10 FEATURE Friday, September 1 2017 | NEW ERA Ready for the big day… Outside catering arranged by Tuga Events for a wedding. Photo: Nuusita Ashipala The high cost of modern weddings Nuusita Ashipala Ongwediva He was an unemployed stranger, yet she saw right into his soul and with the little she made from her domestic job, the interviewee who only identified herself as Sara, was determined to take the vow “for the better or for the worse”. Sara reminisces about her whirlwind fairy tale wedding – a makeshift tent, some cheap jewellery, a twopiece dress, and food and utensils borrowed from her neighbours. It was all bliss, bringing the community and family together “and back in the day, everyone had something to bring along to add value to the wedding,” Sara narrated. But things have since changed from the old traditional way of doing things to the much more modern and lucrative fancy weddings that has people talking for days. While affordable to some, for others it is a burden to keep up with the modern trend and, as such, many are indebted by their wedding preparations, a situation that sometimes takes them months and years to recover from the massive debts incurred. This is the sorry tale of many couples and the term “I am still recovering from my wedding” has become a common refrain for some couples. On the other hand, it is not always milk and honey, as some couples end in tears with décor companies not pitching up with the items they quoted for, which in some instances leaves the couples embarrassed. The stories of couples having been conned by fraudulent décor companies are endless, yet there are those who have always done an exceptional job. Marriage counsellor Lukas Katenda of the Reformed Evangelical Church of Namibia Lukas Katenda says many couples are more concerned about the decoration, the amount of food, the glitz and glamour and temporary stuff, at the expense of considering the lasting implications of a married life. “It is a great concern to many in our society that marriage itself is mixed with emotional feelings associated with wedding vibes and fanfare, but marriage is a phenomenon which should not be undertaken lightly because it has some serious impact on the couples’ lives, or personalities and understanding may have serious impact on marriage,” said Katenda. While social media pundits have recently taken a stance that wedding decor and catering prices are ballooned to “rob” those planning weddings, a princess bride who recently got married said the posts on social media are contrary to what actually transpires at weddings. Her story is in agreement with that of a popular decorator who said one can still have a fairly affordable wedding, yet the prices are inflated by the couples who demand luxurious items at their weddings. “Sometimes couples demand things we do not have and we purchase them to please our clients,” the décor lady explained. Ndapanda Shuuya of Tuga Events related that apart from looking at the prices in the quotes one also has to consider the financial implications of acquiring the décor materials. She said while it is fair to argue that the materials are re-used at every function, there are other expenses involved, such as paying for the helpers and trucks, amongst others. The princess further relates that while she had to fork out almost N,000 for her tent décor alone, she and her husband needed at least N0,000 to pull off the wedding. The various quotations obtained shows the décor prices can go up to over N0,000, inclusive of the tent, décor, catering and other necessities, but the price does not include the food and all other things required at the occasion. “There are traditional things that one cannot get away with. All the elders in the family expect a garment from you and sometimes it is just impossible, but it has to be done,” she says with reference to the traditional Oshiwambo wedding ceremonies. Apart from the garments, the house has to be modified prior to the wedding “and then there are bridesmaids and groomsmen, who do not pay for the clothes and one has to top all that up, or else the whole collection will not be released,” the princess noted. Every cloud has a silver lining and with all the expenses incurred the family elders reciprocate by slaughtering cattle, sheep and by bringing along chickens to the festivities. In most cases, the newly married couples people receive more than 10 cattle, but the princess got 25 cattle altogether, some of which she kept after the wedding. While the couples have had a fair share of the bridesmaids and groomsmen not honouring to pay for the garments they will wear at the wedding, some couples are said to have charged exorbitant prices to cater for their wedding costs. A disappointed bridesmaid Anna shares her story of how she and several others were charged almost N,500 for a dress that could cost less than N0. “The dress was tailored at N0 and the material could not have cost that much, yet we were made to pay so much for dresses that were not even nice,” related Anna. The price is relatively cheap for groomsmen, whose garments range between N,500 and N,000 at most, but much more for the ladies who pay up to almost N,000 for their outfits. The money paid by the bridesmaids is usually inclusive of their dresses; sometimes two dresses for the two different days, make-up, shoes and bags. Some of the dresses are never worn again. Another bridesmaid, Saima, says she does not mind paying as long as she gets value for her money. “But of course I do not want to be used to finance the wedding.” From a church wedding, a wedding at the courts is also considered a cheaper way of tying the knot. Maria, who has had the opportunity to be wedded oat both a church and the magistrate’s court, related that she prefers to be married at the court. “They are easier to arrange, less costly, and all one needs is some decent clothing, witnesses and an ID to really get married,” she said. In the central part of the country at the magistrate’s court, couples get married in almost anything, a pair of jeans, a T-shirt, sandals and would just pick anyone found at the courts to be their witness. A local magistrate, who chose to remain anonymous, said many come to court to marry, but do not fully understand the legal consequences and implications of civil marriages, let alone their witnesses. Maria further related that today’s churches are also putting a burden on the couples, because they are often asked to pay or contribute towards the church, despite having already honoured their yearly payments to the church. Nedbank spokesperson Mario Poolman says their personal loans wedding theme has sparked debate on social media. He said the responses ranged from people being relieved to find that there is help available to those who questioned the validity of using loans for weddings. The brand manager said it is not a wedding loan per say, but rather a personal loan, but considering that end of August is traditionally one of the peak times for weddings in the north of the country, the bank saw it fitting to advertise the loan under the wedding theme. “Depending on the couple hosting the wedding, their family, traditions and social pressures, some weddings can be quite expensive. Many family members often help to foot the bill along with the couple, but sometimes couples come up short on making their dream day happen and then having access to a credit facility comes in handy,” Poolman said. A wedding reception at a hall is preferred by those who grow up in towns, but is unlikely and somewhat unacceptable to many elders in the north, with some opting not to attend if it is not done in the traditional way.

Friday, September 1 2017| NEW ERA 11 New Era journalist Alvine Kapitako recently sat with the former Ambassador of Finland to Namibia and Angola, Anne Saloranta (AS), whose term ended yesterday. The interview touched on a multiplicity of issues but mostly on the cooperation between Namibia and Finland. Below are excerpts of that interview. NE: We know that you worked in Namibia shortly after independence and then came back as an ambassador years later. Please describe your stay in Namibia. AS: “I have had a very pleasant stay. I always say that for me and my husband, Namibia is our second home. We are very fortunate to have a home in the very north of the globe and then another one in the very south, so we have truly enjoyed ourselves and already in the 1990s of course not knowing that someday we will come back and in those days, many years ago, we used to come to the Finnish residence. I did not have a clue that 15 years later we would come back and be occupants of this house.” NE: Share with us on your notable achievements as Ambassador of Finland to Namibia. AS: “I paused and thought about that question. What has happened during the last six years has been remarkable in terms of relationships between our two countries. As I mentioned, when I came (on the diplomatic mission) I came as head of mission but at chargé d’affaires level. The level of the embassy of Finland was downgraded back in 2000 because of some issues with the ambassador at the time. And the upgrade didn’t take place until during my tenure. So when the former president, Hifikepunye Pohamba, visited Finland (on a state visit, November 2013) that was the time when my president made the announcement that Finland was going to upgrade and reinstate the ambassador level through the Finnish embassy here and representation in Namibia. And, since our appointments are all transparent even as ambassadors we have to apply for the positions so it’s a normal application process. So, I of course applied for that position as I was already here and then luckily I was appointed. So, to see that happen was a very nice reward for me and my team in the embassy.” NE: What are Finland’s main interests in Namibia? AS: “We are increasingly focusing on private sector development, business, trade and investment relations and there also we have made considerable progress. There have been some Finnish business interactions. There is a very keen interest for Finnish companies to invest in the area of renewable energy in terms of solar or greens or biomass and investing in energy producing plants. Actually, the three key business sector achievements are the Mirabilis, the marine research vessel that Namibia secured from Finland some years back in 2011-2012 and it’s a research vessel that is focusing on the Atlantic, going up and down the coast and it has researchers from all over the world and that was one of our highlights in terms of our trade balance. And the second one is the Tsumeb sulphuric acid plant that was inaugurated last year. I was very fortunate to be here when the launch was held and the groundbreaking ceremony was in 2013. Saloranta speaks about her stay as Finnish Ambassador to Namibia A Finnish company Outotec provided the technology. Our technology in Finland is clean tech, meaning environmental friendly and sustainable technology and Dundee Precious Metals purchased the technology from Finland. And, in addition to many other sub-projects, the initial cost of the project was 135 million euros but then there were other additional projects so I don’t know what the final price was. The third one was a very pleasant surprise to me when my husband and I were in Walvis Bay in June to attend the inauguration of the Diamond SS Nujoma vessel and there I learnt that the engine for that state-of-the-art vessel came from a Finnish company.” NE: What are some of the major Finnish companies operating here and how have their presence contributed towards the development of Namibia? AS: “Most Finnish companies (multinationals) are represented by South African agents or by their offices in South Africa, so we seldom hear about the big interactions that are taking place. Sometimes I read about them in Finnish papers – they don’t contact us, they don’t work via us and unfortunately also when you look at the trade balance between Namibia and Finland it doesn’t show there, it shows the trade balance between Finland and South Africa unfortunately. So, there we would really do something about it. But we have managed to bring Finnish business delegations to Namibia, especially in the fields of renewable energy and agro-technology, and health technology. And, recently, we had people interested in companies in importing and exporting foodstuff. So, those are just the few areas but a lot is taking place and also when Minister Calle Schlettwein, when he was trade minister, visited Finland with a delegation of 30 companies from Namibia that was very special. What we did to attract the companies and to make it worth their while was that we got a Finnish consultant to teach them how to do business in Finland, to upgrade their business profiles not just for Finland but for other countries and when they are doing business internationally. I remember the minister and management of the companies saying never had they been given an opportunity beforehand to enhance their capacities, learn about the country they are going to, learn about the business culture there and have their own business profiles upgraded. That was unique and something that we offered in return – that we somehow also wanted to show appreciation that they went to Finland. A lot of good partnerships and business interactions have taken place but more at SME (small and medium enterprises) level. Another project that has taken place during my term is the Southern Africa Innovation Support programme, a regional programme with its headquarters in Namibia. The first phase of that innovation programme was from 2011 to the end of 2015 and hosted by the innovation village of the Namibia University of Science and Technology. The second phase was Anne Saloranta launched in June and is a four-year programme with the budget of 8.7 million euros. It’s one of the biggest programmes that the Finnish government is currently funding and it’s a regional programme with its headquarters here in Windhoek like I said, and the management team is working from here, but then the other countries that are part of the regional programme include Botswana, Zambia, Tanzania and South Africa. In terms of innovation and the partnerships, it has been wonderful to see how much progress we have made in that regard and now with the new phase the project is increasingly on the private sector in bringing businesses and having them sponsor students and other innovators. Again, creating employment eventually. Of course, the first phase was more about creating awareness on what is innovation, etc. And, now in the second phase bringing in the private sector and then universities. I’m leaving now so I’m not here to follow the progress because we only launched it now but we are quite excited about it. And, there are many partners involved in this initiative. All our Finnish companies are very strong on social responsibility. That concept is part and parcel of our business culture and business strategy. They have been assisting the communities by renovating schools. The Finnish companies’ presence is also felt in and around Tsumeb in the case of Outotec. And then I spoke of the investment interest in terms of renewable energy, so the Finnish companies have been successful in terms of entering into partnerships with Namibian counterparts and they would of course build energy plants and create employment locally. What is special about the Finnish concept is that when we are offering our solutions and our products in any field we always come with a training and follow-up plan like for the Mirabilis marine research vessel, the purchase came with a very comprehensive training and education initiative. The crew of the ship at all levels were doing follow-up courses and then also Finland came to do the training here in Namibia and its just special. I’ve been hosting Finnish companies at my residence so that they have had an opportunity to showcase their expertise and products to the Namibian audience and with each and every one of them there has always been this additional training concept. Also, Finnish companies are interested in doing pilots here in Namibia meaning they are testing their wellknown successful products and most of the time at no cost to their Namibian clients. It benefits the company also to get that experience and exposure from different parts of the world. But the reason why they always choose Namibia is obvious. That has to do with the very long partnership between our two countries. My trade consular marketed Namibia in Finland in such a way that Namibia could be the hub of Finnish companies.” NE: What is the worth of Finland’s investment in Namibia. AS: “That is very difficult to say, if we look at the partnerships for the past 27 years since Namibia’s independence. When Namibia gained its independence it was the biggest recipient of development assistance for the first years and now that Namibia has graduated and is now the middleincome country our instruments are different now. So, it’s very difficult for me to say, one would have to go back to those years and talk about the infrastructure projects such as the building of hospitals, schools and so on and nowadays it’s more on capacity building. We have an annual budget of one million euros just for NGOs and unfortunately due to budget cuts in Finland, as elsewhere, we had to cut down on our budget. For this year it’s only half a million euros. Overall for the 27 years I cannot give you a figure and nowadays our funding for development cooperation is decreasing. But what I see is the Finnish and Namibian partners, especially those at academic level, have found excellent concepts for funding proposals so that they get funding from outside sources such as the European Union, international think tanks and private foundations. The funding doesn’t come from the Finnish government but it is thanks to the fruitful partnerships between the two countries.” NE: What is the likelihood of continuation of the work and contributions you have done from your successor? Is there a policy of continuation or does each ambassador have their own areas that they feel should be focused on? AS: “The focus is more on trade, business and investment. It is something that the Finnish partnerships are increasingly aiming at, so I don’t see any change in that regard and I am confident that the embassy would continue to focus on trade. What I can see and envisage my successor to be focusing on also is to bring in the neighbouring countries’ partnerships, especially Angola, now that we have Angola from here. The interest was very clear from the highest political level in Angola to build partnerships between our three countries. Namibia and Angola being neighbouring countries already and then having the Finnish expertise and Finnish technology in particular. I think the focus will be more and increasingly also on regional cooperation, now that we have Angola.” Alvine Kapitako NE: What made your work or stay difficult or perhaps what were the challenges that you encountered? AS: “To me challenges are always opportunities, so I don’t take them as obstacles. But I think the challenge is that there aren’t enough hours in a day to do all that I would like to do and that my embassy would also like to achieve. Quite often, I have been very fortunate in terms of receiving invitations for speaking engagements, attending events and hosting events and the challenge for me was to divide my time and to prioritise what event I will attend and where I will be going. NE: Considering that Namibia is close to your heart how will you continue to advocate cordial relationships and the interests of both Finland and Namibia when you return home? AS: “I will always be promoting Namibia and advocating for Namibia and the Namibian issues whenever I have an opportunity. That is something I already started when I was here in the 90’s. The last week of August is always our annual ambassadors’ meeting in Helsinki, meaning that all our ambassadors from all over the world come together for this seminar for training purposes and touching base with one another. I will be accompanying my Finnish ambassador colleagues serving in sub-Saharan Africa on a road show in Finland. We are going to be promoting our respective countries and of course I will be promoting business for Namibia. Until the very last minute of the 31 st of August I will be promoting Namibia as ambassador. I have a very good friendship with Ambassador Bonny Haufiku, Namibia’s Ambassador to Finland and we are going to be touching base frequently on what is happening between our two countries. I would not do otherwise but promote Namibia.” NE: From your observations, what are some of the things that can hinder cordial relationships between countries? AS: “Of course that would never ever be the case between our two countries because we are brothers and sisters. But when we look at what is happening globally now, it could be political differences, differences in approach, security threats, environmental hazards and when one cannot find common ground. Also, misunderstandings in terms of political interference, when one country is interfering with the sovereignty of another as we can see happening in the world at present. There has to be mutual respect and even though we may not always see eye to eye on political issues one has to respect and understand the sovereignty of each and every country and that decisions are made in a democratic manner … and we (Nordic countries) are very strong on good governance, rule of law and democracy and we would be very happy to follow the progress taking place in Namibia. And Namibia being exemplary in many ways not just in Africa but beyond.” And finally. What is your next assignment? AS: “I have been appointed as Finland’s ambassador at large in charge of international recruitment and I will be reporting directly to our three ministers. In our foreign ministry we have three different ministers, one for foreign affairs, one for development policy and one for Nordic affairs.”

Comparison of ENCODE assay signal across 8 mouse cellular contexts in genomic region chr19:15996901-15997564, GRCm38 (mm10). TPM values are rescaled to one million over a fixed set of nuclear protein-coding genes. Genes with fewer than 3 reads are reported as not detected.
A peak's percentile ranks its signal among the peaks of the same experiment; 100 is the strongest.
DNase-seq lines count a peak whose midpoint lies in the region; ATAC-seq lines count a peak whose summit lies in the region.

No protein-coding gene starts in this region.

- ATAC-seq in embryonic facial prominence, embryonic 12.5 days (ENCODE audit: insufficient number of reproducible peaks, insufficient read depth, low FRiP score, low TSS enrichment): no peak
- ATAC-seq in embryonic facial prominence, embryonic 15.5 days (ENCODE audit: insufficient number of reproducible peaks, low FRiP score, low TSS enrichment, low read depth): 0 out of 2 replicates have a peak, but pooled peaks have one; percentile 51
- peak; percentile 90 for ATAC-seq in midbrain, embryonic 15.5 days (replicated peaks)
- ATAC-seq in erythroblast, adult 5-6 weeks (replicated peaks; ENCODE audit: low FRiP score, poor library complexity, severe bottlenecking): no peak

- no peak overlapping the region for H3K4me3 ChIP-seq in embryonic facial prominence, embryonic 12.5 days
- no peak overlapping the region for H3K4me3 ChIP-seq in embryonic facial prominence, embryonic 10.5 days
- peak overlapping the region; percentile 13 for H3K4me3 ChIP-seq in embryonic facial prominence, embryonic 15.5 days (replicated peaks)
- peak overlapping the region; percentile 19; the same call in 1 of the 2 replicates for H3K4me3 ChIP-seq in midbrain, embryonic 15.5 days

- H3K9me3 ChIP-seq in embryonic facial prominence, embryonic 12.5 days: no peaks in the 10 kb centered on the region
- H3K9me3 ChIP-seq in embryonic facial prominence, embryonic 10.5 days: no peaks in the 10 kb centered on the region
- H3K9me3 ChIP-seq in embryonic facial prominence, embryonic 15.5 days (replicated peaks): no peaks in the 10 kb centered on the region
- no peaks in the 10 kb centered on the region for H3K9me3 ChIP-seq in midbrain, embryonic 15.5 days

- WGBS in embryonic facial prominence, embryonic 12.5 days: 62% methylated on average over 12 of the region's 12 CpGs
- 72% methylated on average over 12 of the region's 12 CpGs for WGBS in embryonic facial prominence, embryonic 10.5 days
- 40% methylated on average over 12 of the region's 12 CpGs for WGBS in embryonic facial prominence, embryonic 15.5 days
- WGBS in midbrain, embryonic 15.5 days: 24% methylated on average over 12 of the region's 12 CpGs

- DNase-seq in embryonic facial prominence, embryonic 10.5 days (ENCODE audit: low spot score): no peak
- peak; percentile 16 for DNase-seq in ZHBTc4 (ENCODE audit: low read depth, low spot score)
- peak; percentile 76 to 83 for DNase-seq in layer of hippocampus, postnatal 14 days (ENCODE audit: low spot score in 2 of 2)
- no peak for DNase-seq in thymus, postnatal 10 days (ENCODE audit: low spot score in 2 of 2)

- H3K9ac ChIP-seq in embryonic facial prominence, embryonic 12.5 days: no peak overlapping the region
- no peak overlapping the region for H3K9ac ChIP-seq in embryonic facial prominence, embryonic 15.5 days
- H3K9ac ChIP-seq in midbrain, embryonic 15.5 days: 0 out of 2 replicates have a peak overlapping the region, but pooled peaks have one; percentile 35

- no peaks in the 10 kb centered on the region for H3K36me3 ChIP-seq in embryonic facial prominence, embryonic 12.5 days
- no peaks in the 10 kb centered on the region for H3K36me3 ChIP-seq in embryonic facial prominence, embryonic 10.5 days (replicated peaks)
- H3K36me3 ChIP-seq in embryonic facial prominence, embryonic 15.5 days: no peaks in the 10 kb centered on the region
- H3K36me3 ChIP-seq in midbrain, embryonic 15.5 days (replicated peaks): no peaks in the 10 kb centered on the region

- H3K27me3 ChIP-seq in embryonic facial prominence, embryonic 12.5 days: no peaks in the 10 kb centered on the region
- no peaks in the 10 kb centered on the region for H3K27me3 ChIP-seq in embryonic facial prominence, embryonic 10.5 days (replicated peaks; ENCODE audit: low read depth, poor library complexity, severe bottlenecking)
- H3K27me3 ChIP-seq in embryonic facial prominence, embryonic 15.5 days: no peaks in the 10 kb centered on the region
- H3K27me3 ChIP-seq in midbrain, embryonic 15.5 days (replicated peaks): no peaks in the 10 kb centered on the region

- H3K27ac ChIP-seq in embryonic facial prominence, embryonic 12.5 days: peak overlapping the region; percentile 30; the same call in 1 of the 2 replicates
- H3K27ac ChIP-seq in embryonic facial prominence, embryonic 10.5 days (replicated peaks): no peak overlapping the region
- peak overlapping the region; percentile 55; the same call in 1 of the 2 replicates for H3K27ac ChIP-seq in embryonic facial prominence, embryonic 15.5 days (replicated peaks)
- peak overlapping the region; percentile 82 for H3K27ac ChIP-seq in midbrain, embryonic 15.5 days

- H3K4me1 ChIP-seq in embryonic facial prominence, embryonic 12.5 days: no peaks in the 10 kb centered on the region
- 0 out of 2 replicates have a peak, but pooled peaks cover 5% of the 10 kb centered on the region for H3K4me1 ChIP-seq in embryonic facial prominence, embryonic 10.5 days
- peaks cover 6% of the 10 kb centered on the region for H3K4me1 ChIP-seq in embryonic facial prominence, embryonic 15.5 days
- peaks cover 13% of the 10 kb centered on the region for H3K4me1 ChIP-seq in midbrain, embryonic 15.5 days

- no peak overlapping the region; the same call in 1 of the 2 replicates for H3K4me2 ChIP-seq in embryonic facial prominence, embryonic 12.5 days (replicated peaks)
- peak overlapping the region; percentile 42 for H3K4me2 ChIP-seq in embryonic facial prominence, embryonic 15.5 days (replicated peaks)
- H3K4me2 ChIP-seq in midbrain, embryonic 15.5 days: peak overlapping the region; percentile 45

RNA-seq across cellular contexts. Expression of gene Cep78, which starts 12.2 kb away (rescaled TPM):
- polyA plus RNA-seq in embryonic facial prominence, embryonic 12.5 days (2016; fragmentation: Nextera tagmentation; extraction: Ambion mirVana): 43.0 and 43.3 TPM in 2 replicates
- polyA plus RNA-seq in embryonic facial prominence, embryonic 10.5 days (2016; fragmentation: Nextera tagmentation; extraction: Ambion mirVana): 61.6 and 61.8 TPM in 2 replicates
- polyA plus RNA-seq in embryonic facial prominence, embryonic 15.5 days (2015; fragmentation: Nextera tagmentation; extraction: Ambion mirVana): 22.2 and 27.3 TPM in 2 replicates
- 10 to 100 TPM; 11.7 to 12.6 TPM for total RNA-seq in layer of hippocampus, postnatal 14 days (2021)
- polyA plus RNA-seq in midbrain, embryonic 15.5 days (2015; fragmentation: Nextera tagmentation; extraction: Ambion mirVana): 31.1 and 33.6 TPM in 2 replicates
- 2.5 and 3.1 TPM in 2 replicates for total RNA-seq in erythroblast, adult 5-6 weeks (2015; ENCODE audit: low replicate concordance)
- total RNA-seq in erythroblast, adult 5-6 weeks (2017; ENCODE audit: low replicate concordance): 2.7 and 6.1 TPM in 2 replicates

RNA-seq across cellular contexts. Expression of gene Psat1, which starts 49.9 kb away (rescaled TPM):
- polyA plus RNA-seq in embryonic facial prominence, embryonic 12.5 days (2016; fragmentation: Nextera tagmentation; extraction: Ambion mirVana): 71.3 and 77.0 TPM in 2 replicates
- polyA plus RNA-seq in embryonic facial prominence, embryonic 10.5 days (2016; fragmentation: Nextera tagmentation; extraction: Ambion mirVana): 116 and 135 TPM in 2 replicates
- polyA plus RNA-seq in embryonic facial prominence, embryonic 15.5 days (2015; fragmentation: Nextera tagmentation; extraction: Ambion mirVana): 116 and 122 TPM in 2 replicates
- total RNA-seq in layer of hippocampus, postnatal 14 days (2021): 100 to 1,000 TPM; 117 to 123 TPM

New Era

New Era Newspaper Vol 22 No 167